Abbeville County Detention Center – Abbeville, SC

Abbeville County Detention Center is in Abbeville County and is the correctional facility for the region. Are you looking for someone in jail at Abbeville County Detention Center? This site gives you info about anything you might want to know about Abbeville County Detention Center,such as: How to do a jail inmate search. How to view Abbeville County Detention Center mugshots. The jail’s address and phone number. Posting bail. Intake procedures and booking. Court information. And more…

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The prospect of getting arrested and going to jail is a scary and stressfull prospect, not only for whoever gets locked up, but also their family, friends, and loved ones. This guide is designed to give you info that you need to make going to jail a little less stressful. If you have specific questions, just ask it in the comment section below, and also any comments or feedback that would be beneficial to others would be welcome.

General Information

Address

Abbeville County Detention Center
59 Old Calhoun Falls Rd.
Abbeville, SC 29620

Phone Number and Fax Number

Phone: 864 446-6200
Fax:

Map and Directions


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Inmate Search – Find Out Who’s In Jail

Do you have a friend or family member that is in jail and don’t know how to find them?

Has someone who has been arrested and you need to locate them?

To find out who is in jail at Abbeville County Detention Center you have to click on their link and use the inmate search.

Inmate Locator

The Abbeville County Detention Center Inmate List is an online list of people who have been arrested and are in custody, including custody status, bail amount (if applicable), and visiting hours. Also, you are able to find the same information for anyone arrested and booked or discharged in the last 24 hours. Jail inmates are listed alphabetically by last name. You’ll be able to find their inmate information faster if you enter their name, birth date, or inmate ID.

If your friend or family member may be incarcerated at a different jail you should check our South Carolina county jail guide: List of all county jails in South Carolina


Mugshots

A mugshot, also called a jail processing picture, is a photo that the police take when you get processed at jail intake. A mugshot is actually two photos one frontal photo and one profile photo. Your name and jail booking number will appear on the photos, and they’re on file at the jail.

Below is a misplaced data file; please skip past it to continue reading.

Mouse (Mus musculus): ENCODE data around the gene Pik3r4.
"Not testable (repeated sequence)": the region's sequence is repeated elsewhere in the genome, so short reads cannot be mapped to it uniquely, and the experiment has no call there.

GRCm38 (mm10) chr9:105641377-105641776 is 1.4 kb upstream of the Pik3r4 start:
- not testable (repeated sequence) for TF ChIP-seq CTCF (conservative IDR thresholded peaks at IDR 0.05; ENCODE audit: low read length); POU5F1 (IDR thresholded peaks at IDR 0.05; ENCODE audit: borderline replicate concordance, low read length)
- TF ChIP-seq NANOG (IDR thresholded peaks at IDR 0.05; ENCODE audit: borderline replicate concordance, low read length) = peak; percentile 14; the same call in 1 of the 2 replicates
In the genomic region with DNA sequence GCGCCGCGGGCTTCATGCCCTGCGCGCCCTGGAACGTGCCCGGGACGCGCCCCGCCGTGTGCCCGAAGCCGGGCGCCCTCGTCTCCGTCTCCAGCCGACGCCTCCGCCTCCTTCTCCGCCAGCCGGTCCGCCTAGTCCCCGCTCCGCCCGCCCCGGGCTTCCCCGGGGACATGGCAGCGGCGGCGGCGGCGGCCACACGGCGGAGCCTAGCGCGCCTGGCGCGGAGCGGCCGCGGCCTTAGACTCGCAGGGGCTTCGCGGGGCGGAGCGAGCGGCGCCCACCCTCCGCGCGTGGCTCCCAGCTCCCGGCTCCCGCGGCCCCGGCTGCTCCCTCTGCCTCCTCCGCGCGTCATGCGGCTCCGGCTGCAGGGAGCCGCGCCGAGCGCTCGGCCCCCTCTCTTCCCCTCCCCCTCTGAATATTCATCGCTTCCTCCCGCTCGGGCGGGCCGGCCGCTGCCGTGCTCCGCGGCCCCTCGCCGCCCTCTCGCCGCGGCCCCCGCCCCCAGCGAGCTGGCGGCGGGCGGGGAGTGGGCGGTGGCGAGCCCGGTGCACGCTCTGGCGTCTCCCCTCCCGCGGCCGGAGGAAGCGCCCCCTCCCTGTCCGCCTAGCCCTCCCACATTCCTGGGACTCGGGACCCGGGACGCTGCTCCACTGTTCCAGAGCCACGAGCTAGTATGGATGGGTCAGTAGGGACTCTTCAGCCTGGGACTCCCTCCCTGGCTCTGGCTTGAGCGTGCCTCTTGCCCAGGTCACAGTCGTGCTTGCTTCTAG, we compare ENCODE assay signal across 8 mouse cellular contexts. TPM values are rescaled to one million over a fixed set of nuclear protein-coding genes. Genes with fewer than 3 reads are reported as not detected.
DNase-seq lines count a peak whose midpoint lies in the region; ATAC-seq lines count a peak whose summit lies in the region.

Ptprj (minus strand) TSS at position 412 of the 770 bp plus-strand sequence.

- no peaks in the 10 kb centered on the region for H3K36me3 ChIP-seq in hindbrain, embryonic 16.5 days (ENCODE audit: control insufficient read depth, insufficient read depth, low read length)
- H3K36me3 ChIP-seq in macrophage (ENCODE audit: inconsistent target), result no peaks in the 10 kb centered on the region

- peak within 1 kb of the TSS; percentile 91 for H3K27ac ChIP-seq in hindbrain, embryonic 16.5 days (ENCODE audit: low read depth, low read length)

View Mugshots

Mugshotes of Abbeville County Detention Center prisoners can be viewed online, or you can view them at the Abbeville County Detention Center. When you search for mugshots online you will have to enter the inmate’s full name, and the booking date.

How To Get Your Mugshot Removed

Do you want to have your mugshot taken off of the Abbeville County Detention Center site? This can be tricky, because your mugshot is a matter of public record. You must file a Petition to Expunge with the court. This means that the record of your arrest would be sealed, and will not be available to the public. Depending on your situation, this may be a longshot.

For more information about getting your mugshot taken down, the many different mugshot websites, and the websites that offer to remove your mugshot for you: Mugshot Removal


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Bail & Bail Bondsmen – How To Get Out of Jail

Naturally, once you’re in jail, your primary thought is about when and how you will get out. After you’ve gone through the booking process, bail is set using the bail schedule or the magistrate will decide it. If no bail is set this may mean that you will either be free to go until your trial, or you don’t get released while you wait for your court date.

If you are are released you are required to agree to be in court on your court date, and you are not allowed to leave the county.

Typically, a prisoner in the Abbeville County Detention Center will be given early release in exchange for good behavior when they don’t break the rules and act right while locked up.